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NUM-INOUS COMICS PT. 2

This essay is a very belated response to a " part 1 " published in February 2015. The gist of that essay was a response to a corre...

Wednesday, March 6, 2013

SEX, SETH, AND SADISM PT. 2

At the end of MAJORITY RULERSHIP PT 2 I said:

No matter how much one may dislike the particular modern manifestations of sexism, they have their roots in patterns that are as old as humankind. More on these patterns in a future essay.
I don't think I ever wrote that essay, so I may as well consider it to be my response to Heidi McDonald's screed on THE BEAT, referenced in Part 1.

On 3-1-13 I wrote this on the BEAT thread to agree with another poster:


I would agree with all of this except to add that [the Boob Song] is a bit of a joke (not a satire) on the male gender’s obsession with boobs; that a lot of hetero men will think of GIA or MONSTER’S BALL in terms of getting to see the tatas of famous actresses, not whatever the “high drama” was about.
It’s not so much that feminist statements here have been humorless; rather they’re not honest about admitting that what bugs them is that any women who show their stuff, even in art movies, SEEM to put themselves in a subservient position (call it “commodification” if you must get into the barren terrain of Marxspeak). I emphasize SEEM because I don’t think that these actresses are in a subservient position, though I understand the false logic that gets people to that conclusion. For that matter, I don’t think Jenna Jameson is subservient for showing her stuff, nor does the principle apply any male actor who does the same. Do the people who buy this argument also view nude Greek statuary as “commodification?”
 
I was 90% sure that the "they're not honest" remark would have goaded either Heidi or Laura Sneddon into a response, but for whatever reason I got none.  No one in either gender likes to be told that he or she is being dishonest in making heartfelt statements.  And of course I don't know anything about what went through their minds.  It's only their logic that I critique as "dishonest."

For example, Heidi said on 2-28:

“So what! That’s classic humor!” you say. Yes it is, and it’s also why as a FEMINIST I object to this extremely limiting form of humor that views women only as objects of outmoded social roles.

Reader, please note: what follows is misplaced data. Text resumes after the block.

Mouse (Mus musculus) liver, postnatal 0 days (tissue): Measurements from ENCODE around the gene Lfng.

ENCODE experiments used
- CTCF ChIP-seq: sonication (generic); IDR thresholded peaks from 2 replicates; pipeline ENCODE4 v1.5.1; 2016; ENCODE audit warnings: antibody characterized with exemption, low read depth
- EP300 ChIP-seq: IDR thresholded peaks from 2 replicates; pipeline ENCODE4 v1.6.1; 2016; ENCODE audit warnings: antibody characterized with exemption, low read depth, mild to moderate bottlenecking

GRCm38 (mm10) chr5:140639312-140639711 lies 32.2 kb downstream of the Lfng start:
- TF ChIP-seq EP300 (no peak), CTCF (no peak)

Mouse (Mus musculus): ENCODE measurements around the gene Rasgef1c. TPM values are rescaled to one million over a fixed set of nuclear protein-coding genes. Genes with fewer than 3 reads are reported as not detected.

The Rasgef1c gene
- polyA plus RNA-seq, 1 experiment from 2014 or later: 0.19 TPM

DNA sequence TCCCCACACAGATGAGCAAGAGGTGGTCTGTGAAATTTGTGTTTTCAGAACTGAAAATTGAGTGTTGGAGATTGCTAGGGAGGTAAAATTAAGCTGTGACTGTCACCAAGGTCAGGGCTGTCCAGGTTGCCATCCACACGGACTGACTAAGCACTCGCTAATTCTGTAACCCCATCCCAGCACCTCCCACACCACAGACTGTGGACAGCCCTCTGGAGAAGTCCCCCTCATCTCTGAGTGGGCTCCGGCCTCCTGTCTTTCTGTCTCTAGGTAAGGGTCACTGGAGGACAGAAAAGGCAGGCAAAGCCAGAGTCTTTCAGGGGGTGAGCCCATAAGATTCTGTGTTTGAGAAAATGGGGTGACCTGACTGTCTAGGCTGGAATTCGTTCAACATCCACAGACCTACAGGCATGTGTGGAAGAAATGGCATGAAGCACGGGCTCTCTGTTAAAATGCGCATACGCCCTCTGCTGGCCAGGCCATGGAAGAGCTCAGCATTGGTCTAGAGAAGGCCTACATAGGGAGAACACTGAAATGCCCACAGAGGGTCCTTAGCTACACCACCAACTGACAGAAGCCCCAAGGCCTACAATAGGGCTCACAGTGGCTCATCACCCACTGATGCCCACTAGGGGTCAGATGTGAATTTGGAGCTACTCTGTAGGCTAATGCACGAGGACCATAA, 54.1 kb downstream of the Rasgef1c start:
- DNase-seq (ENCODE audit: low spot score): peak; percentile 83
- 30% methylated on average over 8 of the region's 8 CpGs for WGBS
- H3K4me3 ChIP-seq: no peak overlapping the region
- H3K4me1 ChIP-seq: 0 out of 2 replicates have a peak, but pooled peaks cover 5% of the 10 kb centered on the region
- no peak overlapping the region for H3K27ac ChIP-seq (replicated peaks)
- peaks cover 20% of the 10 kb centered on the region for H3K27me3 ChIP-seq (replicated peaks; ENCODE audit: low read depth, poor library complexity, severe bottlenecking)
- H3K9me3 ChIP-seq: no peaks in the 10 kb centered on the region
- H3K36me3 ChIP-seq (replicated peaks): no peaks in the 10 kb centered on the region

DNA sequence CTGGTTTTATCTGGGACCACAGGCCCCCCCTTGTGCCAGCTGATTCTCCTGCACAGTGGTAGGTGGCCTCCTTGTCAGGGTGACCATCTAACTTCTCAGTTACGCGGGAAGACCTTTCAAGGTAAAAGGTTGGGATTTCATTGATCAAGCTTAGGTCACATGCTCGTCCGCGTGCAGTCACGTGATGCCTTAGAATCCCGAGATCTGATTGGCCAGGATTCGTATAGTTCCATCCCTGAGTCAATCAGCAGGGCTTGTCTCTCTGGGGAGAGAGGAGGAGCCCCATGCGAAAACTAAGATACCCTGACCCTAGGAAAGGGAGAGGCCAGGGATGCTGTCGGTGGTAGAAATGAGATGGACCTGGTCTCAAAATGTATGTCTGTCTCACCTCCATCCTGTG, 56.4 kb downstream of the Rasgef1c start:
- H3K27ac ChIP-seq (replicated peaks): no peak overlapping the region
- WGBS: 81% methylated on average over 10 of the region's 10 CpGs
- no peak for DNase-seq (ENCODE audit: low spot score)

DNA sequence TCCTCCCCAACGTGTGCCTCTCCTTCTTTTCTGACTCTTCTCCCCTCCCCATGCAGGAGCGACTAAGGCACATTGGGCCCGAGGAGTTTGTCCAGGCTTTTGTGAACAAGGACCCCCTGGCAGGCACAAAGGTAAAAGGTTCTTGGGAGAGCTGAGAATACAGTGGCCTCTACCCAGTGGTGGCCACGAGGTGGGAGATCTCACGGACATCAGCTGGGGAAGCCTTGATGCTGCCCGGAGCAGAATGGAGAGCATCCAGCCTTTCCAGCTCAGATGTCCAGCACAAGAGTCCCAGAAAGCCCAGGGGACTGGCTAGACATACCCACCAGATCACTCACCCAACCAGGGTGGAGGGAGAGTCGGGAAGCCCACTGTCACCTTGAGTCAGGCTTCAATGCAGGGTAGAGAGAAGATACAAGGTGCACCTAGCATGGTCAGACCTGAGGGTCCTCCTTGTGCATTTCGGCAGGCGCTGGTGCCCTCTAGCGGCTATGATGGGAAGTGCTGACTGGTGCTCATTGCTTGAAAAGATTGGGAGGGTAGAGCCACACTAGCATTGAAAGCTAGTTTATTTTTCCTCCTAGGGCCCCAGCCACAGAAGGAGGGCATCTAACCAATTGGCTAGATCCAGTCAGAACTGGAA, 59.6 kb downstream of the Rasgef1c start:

Heidi's cant about "social roles" is a perfect (unintended) response to my earlier statement that the nature of sexism is to be located in "patterns that are as old as humankind."

What patterns?  Well, how about the "hardwired sexual response" I mentioned in an earlier post?  While it's true that we can't easily separate the effects of culture from the effects of biology, it's dishonest to claim that men's interest in boobs is entirely the construction of culture, much less of "outmoded social roles."  We know, for instance, that in some primates the swelling of the breasts signals the female's estrus to the male of the species.  One doesn't have to be a fullblown advocate of the so-called "evo-psych" movement to speculate that even in modern civilization heterosexual men are still "programmed" to respond to primitive sexual signals.

I note that in some circles it's been claimed that the breast-attraction is not universal, citing its alleged absence in, say, early Chinese culture.  But the culture-warping schtick isn't confined to Madison Avenue.  If you grant contemporary culture the power to make men fetishize the mammary glands, then it's thinkable that some archaic cultures may have diverted a natural sexual response from one target to another-- for instance, to the fetish of tiny feet esteemed by some Chinese generations.

Similarly, Laura Sneddon said:

Lots of people here saying they don’t see how MacFarlane was undermining women or being sexist… all those people happen to be men. What a coincidence!
 
But once again, MacFarlane didn't "undermine" anyone.  He didn't put any live actors into subservient commodification-scenes.  He pointed out that such scenes (if one chooses to view them as objectification at all) had appeared in a number of high-art films, thus giving guys who wanted the illusion of seeing the actress's tits the chance to do so.  I don't think he had any "satirical" point in doing so.  It was just a funny consequence of the actresses having chosen to go "sans shirt" (as Heidi puts it). It's a consequence every actress has live with when she makes that decision, whether it's a film of "high art" or a piece of Roger Corman schlock.

There are some specific ways in which women having boobs can lead to their being victimized.  There are also ways in which it can give them wealth and power, as per my example of Jenna Jameson (OK, a little more than just breasts there).  The ethics of such sexual display would howeve require a more involved examination than I wish to pursue just now.






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